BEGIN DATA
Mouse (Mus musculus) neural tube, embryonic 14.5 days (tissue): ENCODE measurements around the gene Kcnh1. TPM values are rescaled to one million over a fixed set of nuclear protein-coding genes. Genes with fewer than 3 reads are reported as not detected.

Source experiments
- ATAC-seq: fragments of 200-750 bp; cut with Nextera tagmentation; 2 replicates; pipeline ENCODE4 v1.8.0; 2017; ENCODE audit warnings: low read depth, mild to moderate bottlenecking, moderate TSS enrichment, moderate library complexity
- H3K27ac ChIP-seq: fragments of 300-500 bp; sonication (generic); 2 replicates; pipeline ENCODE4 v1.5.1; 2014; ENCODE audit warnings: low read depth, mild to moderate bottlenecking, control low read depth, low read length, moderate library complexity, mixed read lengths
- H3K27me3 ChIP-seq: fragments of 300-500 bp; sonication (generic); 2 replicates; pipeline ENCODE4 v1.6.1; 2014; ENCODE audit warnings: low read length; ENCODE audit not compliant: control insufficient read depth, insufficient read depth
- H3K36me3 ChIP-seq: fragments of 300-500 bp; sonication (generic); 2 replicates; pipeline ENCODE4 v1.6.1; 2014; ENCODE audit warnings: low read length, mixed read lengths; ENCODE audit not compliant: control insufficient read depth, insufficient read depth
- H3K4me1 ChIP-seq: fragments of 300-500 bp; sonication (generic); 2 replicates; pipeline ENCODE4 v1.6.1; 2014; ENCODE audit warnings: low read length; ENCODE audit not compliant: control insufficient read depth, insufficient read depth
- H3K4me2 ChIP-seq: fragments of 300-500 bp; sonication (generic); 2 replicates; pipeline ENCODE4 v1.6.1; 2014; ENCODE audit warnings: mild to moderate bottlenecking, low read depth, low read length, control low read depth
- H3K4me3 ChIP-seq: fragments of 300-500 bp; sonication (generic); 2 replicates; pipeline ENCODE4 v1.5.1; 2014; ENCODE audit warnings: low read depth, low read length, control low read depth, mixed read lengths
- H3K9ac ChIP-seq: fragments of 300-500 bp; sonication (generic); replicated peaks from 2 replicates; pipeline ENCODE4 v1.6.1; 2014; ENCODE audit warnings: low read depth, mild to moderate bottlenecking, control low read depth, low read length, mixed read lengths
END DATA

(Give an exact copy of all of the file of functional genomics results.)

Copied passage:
Mouse (Mus musculus) neural tube, embryonic 14.5 days (tissue): ENCODE measurements around the gene Kcnh1. TPM values are rescaled to one million over a fixed set of nuclear protein-coding genes. Genes with fewer than 3 reads are reported as not detected.

Source experiments
- ATAC-seq: fragments of 200-750 bp; cut with Nextera tagmentation; 2 replicates; pipeline ENCODE4 v1.8.0; 2017; ENCODE audit warnings: low read depth, mild to moderate bottlenecking, moderate TSS enrichment, moderate library complexity
- H3K27ac ChIP-seq: fragments of 300-500 bp; sonication (generic); 2 replicates; pipeline ENCODE4 v1.5.1; 2014; ENCODE audit warnings: low read depth, mild to moderate bottlenecking, control low read depth, low read length, moderate library complexity, mixed read lengths
- H3K27me3 ChIP-seq: fragments of 300-500 bp; sonication (generic); 2 replicates; pipeline ENCODE4 v1.6.1; 2014; ENCODE audit warnings: low read length; ENCODE audit not compliant: control insufficient read depth, insufficient read depth
- H3K36me3 ChIP-seq: fragments of 300-500 bp; sonication (generic); 2 replicates; pipeline ENCODE4 v1.6.1; 2014; ENCODE audit warnings: low read length, mixed read lengths; ENCODE audit not compliant: control insufficient read depth, insufficient read depth
- H3K4me1 ChIP-seq: fragments of 300-500 bp; sonication (generic); 2 replicates; pipeline ENCODE4 v1.6.1; 2014; ENCODE audit warnings: low read length; ENCODE audit not compliant: control insufficient read depth, insufficient read depth
- H3K4me2 ChIP-seq: fragments of 300-500 bp; sonication (generic); 2 replicates; pipeline ENCODE4 v1.6.1; 2014; ENCODE audit warnings: mild to moderate bottlenecking, low read depth, low read length, control low read depth
- H3K4me3 ChIP-seq: fragments of 300-500 bp; sonication (generic); 2 replicates; pipeline ENCODE4 v1.5.1; 2014; ENCODE audit warnings: low read depth, low read length, control low read depth, mixed read lengths
- H3K9ac ChIP-seq: fragments of 300-500 bp; sonication (generic); replicated peaks from 2 replicates; pipeline ENCODE4 v1.6.1; 2014; ENCODE audit warnings: low read depth, mild to moderate bottlenecking, control low read depth, low read length, mixed read lengths